Theme 1 - How should freedom of expression, democracy and fundamental human rights be regulated?

Thomas Hochmann (University Paris Nanterre), Pierre Rainville (University Laval)

Freedom of expression and its conditions, forms and violations are essential subjects for researchers studying democracies and authoritarian regimes in terms of legal and political principles (particularly freedom of thought and the free flow of information) or from a socio-historical standpoint. Study of freedom of expression inevitably brings up questions about its limits and the ways these are legitimised. Freedom of expression is considered as a political and legal issue here because it is both a social norm and an object of law. These two dynamics often come into conflict, particularly on social networks, which means we then need to consider the relationship between the law and other forms of regulation.

Having thus linked freedom of expression to legal systems and forms of government the subject is then studied using approaches based on a specific national or regional context (European, North American) or comparatively. Study of freedom of expression intersects with other issues like discrimination (of individuals and groups), conflicts of memory and finally justice. Freedom of expression is severely limited by authoritarian regimes which do not allow people to express opinions publicly that are contrary to official policy. Democratic countries' legal systems can consider certain uses of freedom of expression to constitute an incitation to commit a crime or offence. Democracies also limit the impact certain comments and images may have on the rights of third parties, particularly individuals (defamation), groups (racism, anti-Semitism, sexism) or official representatives of the State. The issue of regulation - in the case of hate speech or fake news for example - is even more relevant as regards the Internet which is generally not subject to existing legal frameworks. On the Internet, regulation approaches range from the Chinese authorities' censorship and control approach on the one hand and absolute freedom as posited by Elon Musk, the owner of Twitter, on the other. One of the major issues at stake is the hybrid nature of social networks which are controlled by private interests that decide on the algorithms that guide 'conversations' despite being an integral part of public debate.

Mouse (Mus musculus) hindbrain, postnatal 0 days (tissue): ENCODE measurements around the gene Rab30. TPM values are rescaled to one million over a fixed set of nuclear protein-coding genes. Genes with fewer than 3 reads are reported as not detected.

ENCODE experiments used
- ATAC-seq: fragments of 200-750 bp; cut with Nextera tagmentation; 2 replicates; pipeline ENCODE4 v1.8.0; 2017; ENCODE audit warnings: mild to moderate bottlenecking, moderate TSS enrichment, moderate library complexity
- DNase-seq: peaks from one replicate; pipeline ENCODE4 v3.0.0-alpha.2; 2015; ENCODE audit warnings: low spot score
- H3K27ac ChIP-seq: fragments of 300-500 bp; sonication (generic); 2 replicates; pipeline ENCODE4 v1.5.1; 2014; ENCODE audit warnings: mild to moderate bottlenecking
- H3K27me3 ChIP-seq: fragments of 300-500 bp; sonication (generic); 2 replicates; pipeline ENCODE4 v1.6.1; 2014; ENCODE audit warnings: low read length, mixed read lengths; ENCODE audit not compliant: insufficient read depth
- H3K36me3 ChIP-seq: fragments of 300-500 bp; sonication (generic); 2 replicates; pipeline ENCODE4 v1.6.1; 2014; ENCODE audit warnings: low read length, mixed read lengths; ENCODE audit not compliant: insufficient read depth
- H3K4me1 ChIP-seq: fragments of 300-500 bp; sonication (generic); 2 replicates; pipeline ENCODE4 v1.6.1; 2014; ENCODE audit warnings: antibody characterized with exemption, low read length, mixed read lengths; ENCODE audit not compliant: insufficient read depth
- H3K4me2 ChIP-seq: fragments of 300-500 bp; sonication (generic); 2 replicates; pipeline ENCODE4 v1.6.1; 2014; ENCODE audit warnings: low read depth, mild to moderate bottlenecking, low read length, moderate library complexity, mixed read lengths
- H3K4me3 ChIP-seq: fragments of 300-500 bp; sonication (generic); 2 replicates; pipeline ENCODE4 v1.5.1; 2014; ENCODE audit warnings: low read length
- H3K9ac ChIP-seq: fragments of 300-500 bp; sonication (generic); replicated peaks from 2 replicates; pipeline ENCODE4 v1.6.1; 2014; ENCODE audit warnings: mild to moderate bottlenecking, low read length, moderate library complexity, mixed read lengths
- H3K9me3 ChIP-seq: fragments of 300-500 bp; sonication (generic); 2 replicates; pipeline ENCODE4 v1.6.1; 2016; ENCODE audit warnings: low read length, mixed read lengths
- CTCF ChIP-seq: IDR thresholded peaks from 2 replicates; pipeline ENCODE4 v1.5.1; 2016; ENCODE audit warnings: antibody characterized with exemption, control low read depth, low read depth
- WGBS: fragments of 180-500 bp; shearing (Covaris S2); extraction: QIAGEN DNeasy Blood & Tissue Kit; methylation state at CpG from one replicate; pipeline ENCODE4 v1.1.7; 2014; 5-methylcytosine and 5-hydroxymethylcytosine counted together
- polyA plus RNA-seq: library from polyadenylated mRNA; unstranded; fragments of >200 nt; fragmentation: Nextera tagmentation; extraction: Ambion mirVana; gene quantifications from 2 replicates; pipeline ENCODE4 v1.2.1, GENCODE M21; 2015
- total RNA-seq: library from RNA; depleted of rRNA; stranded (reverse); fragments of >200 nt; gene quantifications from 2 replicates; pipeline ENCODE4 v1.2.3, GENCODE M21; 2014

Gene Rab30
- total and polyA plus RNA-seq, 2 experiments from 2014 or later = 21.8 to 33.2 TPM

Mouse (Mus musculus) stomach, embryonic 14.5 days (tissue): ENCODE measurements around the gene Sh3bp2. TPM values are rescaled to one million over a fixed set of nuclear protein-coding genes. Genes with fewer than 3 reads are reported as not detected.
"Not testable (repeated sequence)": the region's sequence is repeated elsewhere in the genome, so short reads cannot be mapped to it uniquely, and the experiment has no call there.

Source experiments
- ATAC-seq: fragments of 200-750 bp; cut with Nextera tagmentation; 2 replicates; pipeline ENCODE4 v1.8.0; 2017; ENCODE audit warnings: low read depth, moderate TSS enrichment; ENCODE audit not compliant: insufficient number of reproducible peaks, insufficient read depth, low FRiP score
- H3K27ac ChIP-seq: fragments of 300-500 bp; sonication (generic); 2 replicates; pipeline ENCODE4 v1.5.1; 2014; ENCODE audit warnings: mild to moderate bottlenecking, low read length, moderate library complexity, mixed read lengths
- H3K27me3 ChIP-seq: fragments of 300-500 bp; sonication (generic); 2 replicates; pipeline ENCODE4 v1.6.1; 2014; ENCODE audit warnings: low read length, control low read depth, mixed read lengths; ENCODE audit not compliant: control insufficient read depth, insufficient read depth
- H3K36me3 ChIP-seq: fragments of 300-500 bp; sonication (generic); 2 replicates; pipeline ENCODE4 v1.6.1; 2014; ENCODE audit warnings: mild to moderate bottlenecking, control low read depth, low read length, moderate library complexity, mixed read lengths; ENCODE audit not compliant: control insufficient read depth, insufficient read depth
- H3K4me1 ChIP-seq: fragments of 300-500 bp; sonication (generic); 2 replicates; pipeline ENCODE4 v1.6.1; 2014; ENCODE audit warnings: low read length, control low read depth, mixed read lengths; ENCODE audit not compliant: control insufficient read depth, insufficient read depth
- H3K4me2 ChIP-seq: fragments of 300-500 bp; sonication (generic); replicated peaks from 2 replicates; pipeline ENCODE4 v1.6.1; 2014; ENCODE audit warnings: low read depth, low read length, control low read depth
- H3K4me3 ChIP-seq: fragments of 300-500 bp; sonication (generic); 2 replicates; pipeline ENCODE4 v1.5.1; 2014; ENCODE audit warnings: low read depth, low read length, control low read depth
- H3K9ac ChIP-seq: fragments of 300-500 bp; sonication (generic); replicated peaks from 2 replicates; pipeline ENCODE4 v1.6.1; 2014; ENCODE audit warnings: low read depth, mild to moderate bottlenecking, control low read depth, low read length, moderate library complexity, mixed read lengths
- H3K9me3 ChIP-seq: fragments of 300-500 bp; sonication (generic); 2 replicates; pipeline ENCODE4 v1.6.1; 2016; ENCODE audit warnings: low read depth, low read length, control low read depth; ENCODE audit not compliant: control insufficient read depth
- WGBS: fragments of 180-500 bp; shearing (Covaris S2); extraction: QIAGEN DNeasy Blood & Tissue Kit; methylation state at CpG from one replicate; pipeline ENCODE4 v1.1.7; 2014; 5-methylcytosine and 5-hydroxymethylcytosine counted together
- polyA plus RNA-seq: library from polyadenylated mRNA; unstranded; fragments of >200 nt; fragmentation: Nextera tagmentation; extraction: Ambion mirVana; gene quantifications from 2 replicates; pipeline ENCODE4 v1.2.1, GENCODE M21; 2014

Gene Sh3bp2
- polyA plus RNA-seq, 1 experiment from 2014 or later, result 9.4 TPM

Voices are also being raised - particularly those of far right observers - against restrictions that aim to protect vulnerable groups and individuals from the power of speech or image. This is sometimes paradoxically expressed through rhetoric that actually turns freedom of expression against individuals in situations of vulnerability or discrimination.

Finally, states of emergency restrict certain public and individual freedoms, particularly through anti-terrorism measures that in turn affect freedom of expression.

Theme 2 - Freedom of expression, religious beliefs and identity

Hanane Karimi (University of Strasbourg), Solange Lefebvre (University of Montréal) 

This research theme concentrates on two areas of complex social, political and legal debate. The first covers democratic societies' relationships with religious beliefs while the second deals with the sensitive nature of controversies concerning the treatment of minorities.